Gardner’s theory of multiple intelligences

However, the theory of multiple intelligences is a theory of intelligence, not a theory of learning. Good intelligence will get you to the right answer, but there are other factors that determine how fast you can get there.

The general problem with Gardner’s list is that it includes “talents” as well as intelligence. For example, I’m pretty sure that most people could learn to draw or paint without much difficulty if they practised a lot. So drawing is not intelligence; it’s something that can be learned by most intelligence.

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The same goes for athletic ability: I think everyone could learn to play basketball at least decently if they practised enough. Yet I’ve never seen a theory of multiple intelligences that didn’t include athletic ability on its list of intelligence.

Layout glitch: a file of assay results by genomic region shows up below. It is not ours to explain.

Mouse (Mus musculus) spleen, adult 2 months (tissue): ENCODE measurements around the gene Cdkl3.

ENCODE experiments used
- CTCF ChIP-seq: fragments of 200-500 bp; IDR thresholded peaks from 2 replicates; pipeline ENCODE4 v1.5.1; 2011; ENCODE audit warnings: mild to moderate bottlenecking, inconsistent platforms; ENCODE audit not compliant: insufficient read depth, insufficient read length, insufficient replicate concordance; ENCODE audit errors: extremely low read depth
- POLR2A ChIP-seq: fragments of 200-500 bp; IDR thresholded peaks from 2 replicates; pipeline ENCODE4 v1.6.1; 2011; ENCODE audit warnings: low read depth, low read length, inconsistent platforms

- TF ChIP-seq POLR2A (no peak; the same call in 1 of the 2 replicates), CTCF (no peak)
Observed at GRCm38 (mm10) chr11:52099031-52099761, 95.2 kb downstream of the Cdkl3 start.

Similarly, knowing how to juggle is partly an intelligence (you need spatial reasoning), and partly something you can just learn (knowing how to throw and catch). So we have to be very careful in making the transition from learning rates to innate abilities. I think the right way to look at this is as follows: anything you can learn in 30 hours is not intelligence unless it’s really hard for some people.